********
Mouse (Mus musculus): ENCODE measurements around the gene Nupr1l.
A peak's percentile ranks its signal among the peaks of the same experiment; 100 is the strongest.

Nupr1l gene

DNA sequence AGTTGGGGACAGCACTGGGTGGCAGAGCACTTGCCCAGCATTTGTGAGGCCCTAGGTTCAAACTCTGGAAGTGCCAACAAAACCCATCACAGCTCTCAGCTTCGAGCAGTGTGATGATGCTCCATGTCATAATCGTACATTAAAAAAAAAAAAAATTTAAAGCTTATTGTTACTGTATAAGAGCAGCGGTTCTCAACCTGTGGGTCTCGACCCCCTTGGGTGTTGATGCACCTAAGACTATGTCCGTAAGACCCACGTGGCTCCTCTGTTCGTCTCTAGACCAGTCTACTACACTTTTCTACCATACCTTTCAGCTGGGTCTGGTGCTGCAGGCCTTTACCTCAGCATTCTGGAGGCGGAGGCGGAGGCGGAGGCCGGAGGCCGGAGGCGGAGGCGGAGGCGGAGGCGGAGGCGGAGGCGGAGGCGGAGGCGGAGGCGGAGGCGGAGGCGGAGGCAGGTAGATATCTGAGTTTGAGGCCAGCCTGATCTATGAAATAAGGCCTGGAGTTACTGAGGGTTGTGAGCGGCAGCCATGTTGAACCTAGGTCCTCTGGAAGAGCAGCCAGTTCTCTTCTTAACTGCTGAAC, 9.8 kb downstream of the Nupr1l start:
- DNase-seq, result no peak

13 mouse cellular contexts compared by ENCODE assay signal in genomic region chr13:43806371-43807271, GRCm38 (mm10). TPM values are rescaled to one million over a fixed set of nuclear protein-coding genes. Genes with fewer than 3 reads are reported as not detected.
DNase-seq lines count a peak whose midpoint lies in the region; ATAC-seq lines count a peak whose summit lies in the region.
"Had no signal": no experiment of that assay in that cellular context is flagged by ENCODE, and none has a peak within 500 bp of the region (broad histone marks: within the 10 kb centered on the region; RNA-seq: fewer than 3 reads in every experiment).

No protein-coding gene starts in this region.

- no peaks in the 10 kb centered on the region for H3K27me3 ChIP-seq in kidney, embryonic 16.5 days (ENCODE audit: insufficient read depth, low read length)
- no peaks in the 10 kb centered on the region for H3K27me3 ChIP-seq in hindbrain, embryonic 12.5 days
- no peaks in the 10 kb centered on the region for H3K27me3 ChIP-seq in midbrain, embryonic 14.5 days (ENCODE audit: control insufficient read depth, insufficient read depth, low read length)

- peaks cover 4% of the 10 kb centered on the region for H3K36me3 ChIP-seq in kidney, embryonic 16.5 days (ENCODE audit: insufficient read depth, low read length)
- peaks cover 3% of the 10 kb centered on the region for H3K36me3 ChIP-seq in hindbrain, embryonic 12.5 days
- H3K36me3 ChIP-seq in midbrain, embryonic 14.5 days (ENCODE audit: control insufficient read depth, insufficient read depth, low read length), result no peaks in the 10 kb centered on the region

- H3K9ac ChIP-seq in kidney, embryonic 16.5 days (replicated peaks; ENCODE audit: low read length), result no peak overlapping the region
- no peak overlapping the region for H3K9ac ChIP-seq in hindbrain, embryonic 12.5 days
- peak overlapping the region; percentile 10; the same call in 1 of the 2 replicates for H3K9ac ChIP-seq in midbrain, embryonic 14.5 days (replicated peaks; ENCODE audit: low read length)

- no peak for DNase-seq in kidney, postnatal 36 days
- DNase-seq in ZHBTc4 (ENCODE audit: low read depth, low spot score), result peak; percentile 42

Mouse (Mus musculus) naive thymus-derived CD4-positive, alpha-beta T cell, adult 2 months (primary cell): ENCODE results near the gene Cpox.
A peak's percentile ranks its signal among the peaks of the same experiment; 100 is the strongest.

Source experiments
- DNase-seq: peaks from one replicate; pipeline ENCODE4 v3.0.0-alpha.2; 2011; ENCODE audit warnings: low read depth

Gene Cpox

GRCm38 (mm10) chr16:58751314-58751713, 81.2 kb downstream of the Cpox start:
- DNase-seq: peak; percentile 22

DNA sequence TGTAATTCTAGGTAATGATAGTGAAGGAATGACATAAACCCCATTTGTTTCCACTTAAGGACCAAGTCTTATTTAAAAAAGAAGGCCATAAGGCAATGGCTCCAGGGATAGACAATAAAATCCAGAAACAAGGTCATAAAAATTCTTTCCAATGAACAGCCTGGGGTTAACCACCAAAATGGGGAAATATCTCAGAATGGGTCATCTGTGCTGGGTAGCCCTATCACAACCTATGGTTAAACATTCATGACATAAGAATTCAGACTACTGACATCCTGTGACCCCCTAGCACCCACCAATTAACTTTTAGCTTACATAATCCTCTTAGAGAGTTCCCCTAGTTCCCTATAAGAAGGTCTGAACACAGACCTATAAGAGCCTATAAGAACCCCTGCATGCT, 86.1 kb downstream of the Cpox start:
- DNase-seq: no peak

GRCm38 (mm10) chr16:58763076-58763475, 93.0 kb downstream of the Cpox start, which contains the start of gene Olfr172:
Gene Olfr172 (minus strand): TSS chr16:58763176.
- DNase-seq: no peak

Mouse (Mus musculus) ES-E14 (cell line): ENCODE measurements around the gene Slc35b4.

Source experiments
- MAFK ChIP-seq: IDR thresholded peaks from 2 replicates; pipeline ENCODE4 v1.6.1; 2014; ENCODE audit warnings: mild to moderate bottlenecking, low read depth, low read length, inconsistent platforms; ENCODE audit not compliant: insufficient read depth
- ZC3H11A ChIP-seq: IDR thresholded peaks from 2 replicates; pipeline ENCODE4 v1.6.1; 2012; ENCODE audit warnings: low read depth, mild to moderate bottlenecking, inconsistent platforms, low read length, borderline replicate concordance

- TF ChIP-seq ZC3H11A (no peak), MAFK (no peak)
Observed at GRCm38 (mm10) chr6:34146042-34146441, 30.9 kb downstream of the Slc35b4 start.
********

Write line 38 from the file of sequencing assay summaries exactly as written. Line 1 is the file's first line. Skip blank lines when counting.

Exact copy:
Observed at GRCm38 (mm10) chr6:34146042-34146441, 30.9 kb downstream of the Slc35b4 start.